otello
Thursday, 19 July 2012

Opera Review: Otello

Written by Tim Walker
Culture-Opera-July20-03-Tim-Walker-176I sometimes find myself counting the number of actors who appear on a stage at any one time. With the minimum Equity rates that are applicable, one seldom, if ever, sees more than half a dozen these days. As the economic climate worsens and the budgets for West End shows contract still further, I fear I will be reviewing more and more one-man shows in the months ahead.

One could therefore but gasp as the curtain rose at the Royal Opera House on its production of Verdi's Otello. The number of people on the stage looked at first as if it exceeded the number in the audience. I started counting and got to 70 when they all started to move around and it became impossible. There is something rather magnificent about the way that this little corner of Covent Garden has shielded itself from the economic mess that has blighted every other square inch of the country.

The venue's revival of Elijah Moshinsky's celebrated 1987 production is opera on the grand scale. Timothy O'Brien's set design beautifully captures the exotic quattrocento splendours of the Doge's eastern Mediterranean empire and the singing is, by and large, superlative.

Aleksandrs Antonenko is impressive in the title role, with a plangency and projection that is at once haunting and beautiful. I found myself wondering at one point if the Latvian tenor had blacked up – as Olivier did when he played the part in Shakespeare's original – but, if he had, it was done with the discretion that befits these politically correct times. If Antonenko doesn't bring the hue of Olivier's slap to the Moor, then he succeeds in communicating a lot that great actor's panther-like sensuality.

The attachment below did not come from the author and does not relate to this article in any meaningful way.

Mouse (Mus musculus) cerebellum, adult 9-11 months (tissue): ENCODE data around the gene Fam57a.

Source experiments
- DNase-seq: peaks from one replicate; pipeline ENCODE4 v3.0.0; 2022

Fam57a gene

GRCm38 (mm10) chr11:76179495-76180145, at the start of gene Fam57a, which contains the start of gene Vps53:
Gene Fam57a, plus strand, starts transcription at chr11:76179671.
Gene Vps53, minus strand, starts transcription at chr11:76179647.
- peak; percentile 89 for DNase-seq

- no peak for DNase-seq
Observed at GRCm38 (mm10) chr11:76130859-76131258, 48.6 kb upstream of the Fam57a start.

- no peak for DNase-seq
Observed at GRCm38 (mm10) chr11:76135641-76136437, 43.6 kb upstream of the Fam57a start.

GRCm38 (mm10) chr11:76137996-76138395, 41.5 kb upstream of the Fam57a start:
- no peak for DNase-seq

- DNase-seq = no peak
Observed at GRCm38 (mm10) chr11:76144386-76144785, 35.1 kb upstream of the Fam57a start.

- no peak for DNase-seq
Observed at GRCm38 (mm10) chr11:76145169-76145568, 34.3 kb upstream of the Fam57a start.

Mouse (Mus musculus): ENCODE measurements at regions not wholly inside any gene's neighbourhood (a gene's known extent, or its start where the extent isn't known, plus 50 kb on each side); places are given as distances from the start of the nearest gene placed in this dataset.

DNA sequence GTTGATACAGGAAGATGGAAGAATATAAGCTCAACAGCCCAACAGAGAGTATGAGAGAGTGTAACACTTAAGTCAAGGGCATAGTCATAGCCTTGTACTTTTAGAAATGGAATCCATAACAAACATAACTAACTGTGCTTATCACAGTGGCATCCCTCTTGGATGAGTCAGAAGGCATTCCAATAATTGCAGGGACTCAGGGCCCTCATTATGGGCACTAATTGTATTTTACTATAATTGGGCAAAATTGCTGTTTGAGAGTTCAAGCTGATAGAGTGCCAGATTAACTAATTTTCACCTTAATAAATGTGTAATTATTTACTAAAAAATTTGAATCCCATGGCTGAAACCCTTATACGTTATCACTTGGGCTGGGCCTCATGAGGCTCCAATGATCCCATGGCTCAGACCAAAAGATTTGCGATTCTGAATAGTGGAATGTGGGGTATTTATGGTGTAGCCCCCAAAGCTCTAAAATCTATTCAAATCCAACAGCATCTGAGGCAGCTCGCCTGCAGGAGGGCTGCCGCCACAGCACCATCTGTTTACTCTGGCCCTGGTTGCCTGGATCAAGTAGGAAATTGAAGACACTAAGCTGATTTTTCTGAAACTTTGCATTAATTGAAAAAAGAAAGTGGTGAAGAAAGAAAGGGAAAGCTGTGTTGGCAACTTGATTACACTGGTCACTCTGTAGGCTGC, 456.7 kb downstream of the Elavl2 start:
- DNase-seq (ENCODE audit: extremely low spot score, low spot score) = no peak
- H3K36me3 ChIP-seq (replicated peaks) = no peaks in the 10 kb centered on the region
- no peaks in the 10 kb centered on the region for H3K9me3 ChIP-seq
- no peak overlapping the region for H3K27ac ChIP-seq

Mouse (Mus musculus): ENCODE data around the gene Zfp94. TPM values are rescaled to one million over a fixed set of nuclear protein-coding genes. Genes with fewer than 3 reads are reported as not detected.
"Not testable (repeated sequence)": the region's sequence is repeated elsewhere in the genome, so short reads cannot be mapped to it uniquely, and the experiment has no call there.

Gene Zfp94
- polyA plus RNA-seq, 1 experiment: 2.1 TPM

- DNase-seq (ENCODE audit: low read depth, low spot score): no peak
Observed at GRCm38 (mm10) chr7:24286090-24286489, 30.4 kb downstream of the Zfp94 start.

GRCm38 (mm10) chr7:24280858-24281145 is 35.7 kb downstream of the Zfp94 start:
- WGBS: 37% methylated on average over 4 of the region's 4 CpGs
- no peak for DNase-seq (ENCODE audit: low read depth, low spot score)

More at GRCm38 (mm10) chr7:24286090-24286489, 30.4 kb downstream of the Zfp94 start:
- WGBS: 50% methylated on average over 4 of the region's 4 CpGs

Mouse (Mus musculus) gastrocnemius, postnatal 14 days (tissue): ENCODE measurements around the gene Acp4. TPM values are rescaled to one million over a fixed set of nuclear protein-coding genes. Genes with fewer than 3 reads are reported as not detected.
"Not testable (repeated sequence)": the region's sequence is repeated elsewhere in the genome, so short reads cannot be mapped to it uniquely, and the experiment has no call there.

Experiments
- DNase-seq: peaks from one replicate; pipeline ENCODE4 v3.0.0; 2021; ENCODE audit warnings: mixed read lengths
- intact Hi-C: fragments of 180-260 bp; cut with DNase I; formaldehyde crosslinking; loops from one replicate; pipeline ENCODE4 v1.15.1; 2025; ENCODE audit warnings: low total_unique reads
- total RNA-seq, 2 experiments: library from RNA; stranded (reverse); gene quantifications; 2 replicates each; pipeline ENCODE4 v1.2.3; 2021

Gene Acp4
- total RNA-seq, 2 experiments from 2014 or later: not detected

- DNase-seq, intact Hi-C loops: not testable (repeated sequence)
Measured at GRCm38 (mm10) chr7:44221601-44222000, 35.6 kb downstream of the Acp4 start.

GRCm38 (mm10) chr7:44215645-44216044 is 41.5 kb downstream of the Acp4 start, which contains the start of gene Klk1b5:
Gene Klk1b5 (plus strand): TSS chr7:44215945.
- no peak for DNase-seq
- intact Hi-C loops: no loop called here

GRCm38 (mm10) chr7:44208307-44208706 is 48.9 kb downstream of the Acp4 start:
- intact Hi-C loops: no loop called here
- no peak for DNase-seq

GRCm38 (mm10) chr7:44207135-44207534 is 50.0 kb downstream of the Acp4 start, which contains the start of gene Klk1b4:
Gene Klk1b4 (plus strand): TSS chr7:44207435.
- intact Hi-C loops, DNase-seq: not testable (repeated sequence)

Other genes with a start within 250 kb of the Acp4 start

Anja Harteros invests Desdemona with a sense of challenged virtue which invests the proceedings with an air of pathos. She appears first in a white gown emphasising chastity, before going through a number of costume changes that seem to take the audience with her on a journey of sexual awakening. The dénouement of her murder in the bed chamber is startlingly realised. The drapes alone were long enough to smother an entire Belgravia townhouse.

If there is a weak link in this majestic undertaking it is Lucio Gallo's Iago. This peformer, alas, lacks the subtlety required to play the treacherous and cynical character on which the plotline so pivotally revolves. By contrast, Antonio Poli, in his debut as Cassio, the captain framed by Iago as Desdemona's paramour, has a voice as mellifluous as any I've ever heard in this role. All in all, an impressive production that, for once, hasn't been directed by the accountants.

Until 24th Royal Opera House. London WC2



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